(Oh my goodness, I have to get back on my anti-depressant medications.)
Our egalitarian United States is descending into an evil-minded Sports Nation.
Three fathers — three fathers — have been arrested this month at youth sporting events:
●Joseph Cordes, 42, faces a charge of disturbing the peace after allegedly pointing a laser at the eyes of a goalie opposing his daughter’s high school hockey team in Winthrop, Mass.
●Timothy Lee Forbes, 34, faces charges of disorderly conduct, assault-and-battery and felony mayhem for allegedly attacking the coach of a Catholic Youth Organization pre-teen basketball team that beat his son’s team in Springfield, Mass. During the postgame attack, one of the coach’s ears was partially bitten off.
●Shelly Miller, 37, of Michigan City, Ind., faces felony battery charges after allegedly punching an assistant middle school basketball coach into an unconscious state, apparently upset that the coach made his daughter run extra laps after practice.
To review, we have a laser pointer, an ear biter and an old-fashioned brawler, all acting, I suppose, in the best interests of their children.
Where exactly do we go from here?
Well, first we have the difficult task of figuring out how we got to here from there. Or to quote Cosmo Castorini from the 1987 film “Moonstruck” — after his wife Rose inquires about his whereabouts — “I don’t know where I’ve been and I don’t know where I’m going.”
A DirecTV ad campaign tells us that being left on hold by your cable company eventually leads to being left helplessly in a ditch. Similarly, Couch Slouch is trying to connect the dots to trace our journey from Adam and Eve in the Garden of Eden to the Pacers-Pistons brawl at The Palace of Auburn Hills.
First came the wheel, then the internal combustion engine, air conditioning, television, nuclear weaponry and, ultimately, ESPN.
Best I can tell, the wheel allowed us to start driving to games, then cooling systems and TV sets allowed us to stay home and watch more games, then the means of violence got more destructive than ever, then ESPN somehow stepped into the breach.
Now, ESPN is both cause and symptom of many of the cultural excesses we currently endure, but the Worldwide Leader is an underrated institution because it takes our minds off the fact that we could blow planet Earth to smithereens at any given moment.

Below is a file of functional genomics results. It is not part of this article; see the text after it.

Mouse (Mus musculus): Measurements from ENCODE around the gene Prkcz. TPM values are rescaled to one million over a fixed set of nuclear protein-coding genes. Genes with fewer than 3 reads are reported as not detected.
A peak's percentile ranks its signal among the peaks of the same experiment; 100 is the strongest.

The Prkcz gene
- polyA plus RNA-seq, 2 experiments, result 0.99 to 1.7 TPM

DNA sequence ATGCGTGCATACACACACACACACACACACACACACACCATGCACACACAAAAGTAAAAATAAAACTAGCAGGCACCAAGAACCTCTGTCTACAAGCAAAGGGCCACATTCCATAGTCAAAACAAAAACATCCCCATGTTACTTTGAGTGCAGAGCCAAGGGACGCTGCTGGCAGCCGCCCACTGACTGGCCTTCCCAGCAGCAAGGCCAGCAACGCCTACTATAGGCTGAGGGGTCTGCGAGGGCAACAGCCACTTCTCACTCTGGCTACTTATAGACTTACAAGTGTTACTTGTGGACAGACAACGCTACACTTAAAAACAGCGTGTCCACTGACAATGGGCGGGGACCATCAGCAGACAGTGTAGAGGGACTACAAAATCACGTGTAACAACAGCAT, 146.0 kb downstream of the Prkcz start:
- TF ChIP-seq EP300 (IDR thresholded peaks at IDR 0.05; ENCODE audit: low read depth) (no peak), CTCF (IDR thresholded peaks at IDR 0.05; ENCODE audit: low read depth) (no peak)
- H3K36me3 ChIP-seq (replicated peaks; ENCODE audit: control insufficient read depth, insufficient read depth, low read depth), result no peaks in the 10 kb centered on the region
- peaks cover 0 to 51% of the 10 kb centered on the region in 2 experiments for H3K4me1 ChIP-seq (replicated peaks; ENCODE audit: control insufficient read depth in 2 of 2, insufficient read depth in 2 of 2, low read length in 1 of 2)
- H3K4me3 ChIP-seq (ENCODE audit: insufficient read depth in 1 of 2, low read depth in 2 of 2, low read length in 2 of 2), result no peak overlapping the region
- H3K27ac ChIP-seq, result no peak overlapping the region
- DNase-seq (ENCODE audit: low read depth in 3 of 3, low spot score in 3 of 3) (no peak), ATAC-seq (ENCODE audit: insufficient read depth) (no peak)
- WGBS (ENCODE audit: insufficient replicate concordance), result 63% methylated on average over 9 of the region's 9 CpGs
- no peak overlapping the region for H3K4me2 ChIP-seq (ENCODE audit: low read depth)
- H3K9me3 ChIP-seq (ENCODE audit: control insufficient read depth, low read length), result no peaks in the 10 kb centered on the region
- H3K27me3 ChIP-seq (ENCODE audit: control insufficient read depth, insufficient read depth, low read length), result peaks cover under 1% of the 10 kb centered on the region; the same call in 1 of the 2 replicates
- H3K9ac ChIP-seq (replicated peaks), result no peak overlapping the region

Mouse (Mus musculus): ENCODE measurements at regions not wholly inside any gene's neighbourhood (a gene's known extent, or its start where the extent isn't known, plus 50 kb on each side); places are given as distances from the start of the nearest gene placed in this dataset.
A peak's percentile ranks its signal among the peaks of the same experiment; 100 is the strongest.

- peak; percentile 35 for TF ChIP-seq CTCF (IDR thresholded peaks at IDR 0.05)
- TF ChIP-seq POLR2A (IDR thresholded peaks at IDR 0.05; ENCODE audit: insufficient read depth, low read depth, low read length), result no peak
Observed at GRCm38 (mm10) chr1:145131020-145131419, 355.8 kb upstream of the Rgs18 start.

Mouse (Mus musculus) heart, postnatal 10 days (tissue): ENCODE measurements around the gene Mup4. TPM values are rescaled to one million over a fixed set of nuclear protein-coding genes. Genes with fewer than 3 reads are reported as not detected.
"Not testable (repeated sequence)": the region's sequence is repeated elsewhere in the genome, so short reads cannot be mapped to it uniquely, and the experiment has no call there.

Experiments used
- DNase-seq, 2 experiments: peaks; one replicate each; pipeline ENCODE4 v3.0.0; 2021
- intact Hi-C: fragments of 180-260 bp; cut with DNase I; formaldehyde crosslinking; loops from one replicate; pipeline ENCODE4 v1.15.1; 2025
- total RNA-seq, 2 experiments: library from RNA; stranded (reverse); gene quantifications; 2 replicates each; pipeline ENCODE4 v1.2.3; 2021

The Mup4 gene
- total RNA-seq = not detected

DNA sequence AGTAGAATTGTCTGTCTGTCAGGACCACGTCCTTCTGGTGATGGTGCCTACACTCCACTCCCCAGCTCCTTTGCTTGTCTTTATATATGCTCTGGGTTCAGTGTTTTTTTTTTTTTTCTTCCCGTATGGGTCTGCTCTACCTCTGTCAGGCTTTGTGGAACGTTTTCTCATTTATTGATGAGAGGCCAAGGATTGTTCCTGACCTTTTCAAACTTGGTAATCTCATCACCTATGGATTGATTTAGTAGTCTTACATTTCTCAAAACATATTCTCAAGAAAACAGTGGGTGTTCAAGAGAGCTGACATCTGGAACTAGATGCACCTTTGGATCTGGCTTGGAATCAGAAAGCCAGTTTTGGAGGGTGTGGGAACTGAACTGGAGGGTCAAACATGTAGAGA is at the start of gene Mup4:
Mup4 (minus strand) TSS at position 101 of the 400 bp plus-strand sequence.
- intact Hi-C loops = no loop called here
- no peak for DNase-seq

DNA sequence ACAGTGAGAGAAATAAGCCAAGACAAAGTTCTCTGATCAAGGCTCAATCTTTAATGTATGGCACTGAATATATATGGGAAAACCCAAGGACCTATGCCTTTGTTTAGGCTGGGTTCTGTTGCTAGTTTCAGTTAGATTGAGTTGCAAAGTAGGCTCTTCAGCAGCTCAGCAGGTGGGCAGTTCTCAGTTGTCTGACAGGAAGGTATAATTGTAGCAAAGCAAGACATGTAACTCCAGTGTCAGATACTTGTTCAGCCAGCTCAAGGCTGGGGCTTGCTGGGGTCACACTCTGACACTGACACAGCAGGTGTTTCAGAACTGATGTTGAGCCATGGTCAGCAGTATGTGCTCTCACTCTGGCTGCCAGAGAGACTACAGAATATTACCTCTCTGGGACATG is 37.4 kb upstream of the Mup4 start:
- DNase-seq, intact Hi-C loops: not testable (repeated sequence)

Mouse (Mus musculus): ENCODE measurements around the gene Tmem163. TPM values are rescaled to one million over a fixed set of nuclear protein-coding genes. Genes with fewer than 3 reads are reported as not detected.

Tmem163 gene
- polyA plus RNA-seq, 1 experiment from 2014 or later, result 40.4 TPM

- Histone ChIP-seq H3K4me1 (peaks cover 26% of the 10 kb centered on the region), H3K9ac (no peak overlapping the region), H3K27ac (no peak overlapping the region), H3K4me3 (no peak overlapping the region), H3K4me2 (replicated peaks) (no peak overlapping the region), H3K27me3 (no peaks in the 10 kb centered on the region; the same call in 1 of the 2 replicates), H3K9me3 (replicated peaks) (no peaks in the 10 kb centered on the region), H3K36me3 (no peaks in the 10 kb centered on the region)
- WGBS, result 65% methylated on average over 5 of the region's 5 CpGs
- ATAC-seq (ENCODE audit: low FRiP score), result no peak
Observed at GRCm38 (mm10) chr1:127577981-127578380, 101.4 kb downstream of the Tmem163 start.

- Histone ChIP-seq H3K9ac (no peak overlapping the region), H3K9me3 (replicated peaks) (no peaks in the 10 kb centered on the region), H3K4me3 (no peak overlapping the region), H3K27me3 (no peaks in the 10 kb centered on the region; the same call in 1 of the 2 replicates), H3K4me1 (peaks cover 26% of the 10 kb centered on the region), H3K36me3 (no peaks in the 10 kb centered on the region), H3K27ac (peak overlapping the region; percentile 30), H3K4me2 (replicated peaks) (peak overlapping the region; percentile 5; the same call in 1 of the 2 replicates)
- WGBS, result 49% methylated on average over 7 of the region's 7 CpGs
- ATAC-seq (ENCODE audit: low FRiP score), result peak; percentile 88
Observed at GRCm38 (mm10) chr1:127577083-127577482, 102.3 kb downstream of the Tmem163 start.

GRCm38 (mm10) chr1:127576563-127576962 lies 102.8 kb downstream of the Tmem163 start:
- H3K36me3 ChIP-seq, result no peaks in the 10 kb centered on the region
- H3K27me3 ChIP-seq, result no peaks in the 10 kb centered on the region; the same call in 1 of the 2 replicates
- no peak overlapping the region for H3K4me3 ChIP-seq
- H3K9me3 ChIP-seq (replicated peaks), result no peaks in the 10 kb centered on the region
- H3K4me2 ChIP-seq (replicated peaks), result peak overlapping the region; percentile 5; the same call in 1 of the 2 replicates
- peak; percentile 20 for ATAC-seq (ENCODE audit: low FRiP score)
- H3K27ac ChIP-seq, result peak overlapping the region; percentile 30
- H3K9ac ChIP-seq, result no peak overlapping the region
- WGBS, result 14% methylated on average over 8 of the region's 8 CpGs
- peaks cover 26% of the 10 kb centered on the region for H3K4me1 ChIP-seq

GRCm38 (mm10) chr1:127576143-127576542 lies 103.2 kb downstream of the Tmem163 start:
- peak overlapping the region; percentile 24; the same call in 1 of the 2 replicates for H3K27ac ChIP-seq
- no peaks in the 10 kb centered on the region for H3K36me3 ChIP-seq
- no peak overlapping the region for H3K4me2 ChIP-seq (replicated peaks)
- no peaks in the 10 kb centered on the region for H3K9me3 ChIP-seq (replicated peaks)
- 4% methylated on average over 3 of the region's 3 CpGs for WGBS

And speaking of our fragile planet, even though ESPN undeniably exacerbates global warming, it also makes us oblivious to the ozone layer thinning at an alarming rate. Thank you, Big Monday!
(Even President Obama uses ESPN as a diversionary tactic. On the same day he said, “The United States takes this as seriously as if it was our own citizens and our own children who were murdered,” in response to a U.S. soldier accused of killing 16 Afghans, he filled out his NCAA brackets on ESPN. Really? Would he still have gone on TV with Final Four picks if an Afghan soldier had shot, stabbed and burned U.S. civilians?)
Anyhow, sports can be inspirational, captivating, enthralling, uplifting. But it’s just a game. None of it matters in the big picture; even in the little picture — or on a large-screen TV — it shouldn’t matter more than somebody wins, somebody loses and somebody else enjoys watching it with a root beer or Ritz crackers within reach.
On the other hand, if you want to start pointing lasers at teenaged players or awarding bounties for injuring opponents, we should simply build a border fence around all of America, declare “Rollerball” our national sport and the let the blood spill nightly until last call.
Ask The Slouch
Q. Cornell physicists recently announced they created a nanosecond wormhole in the fabric of time. Any chance they can expand that opening to go back and rescind the past 12 years of Redskins ownership by Daniel Snyder? (Tori Wiggins; Los Angeles)
A. Scientifically speaking, you’re asking for something akin to reversing continental drift, therefore making London a suburb of Justin Bieber’s home town.
Q. If you lose your wife in a poker game, can you still take the charitable-donations deduction after you’ve given away all her stuff? (Bob Dalton; Arlington)
A. Check my 1987 and 2003 tax returns, pal.
Q. Are you concerned that, if the government restructures the U.S. Postal Service and significantly reduces services, the Pirates may have trouble mailing it in this season? (Bruce Reale; Naples, Fla.)
A. Pay the man, Shirley.
You, too, can enter the $1.25 Ask The Slouch Cash Giveaway. Just e-mail firstname.lastname@example.org and, if your question is used, you win $1.25 in cash! For previous columns by Norman Chad, see washingtonpost.com/chad.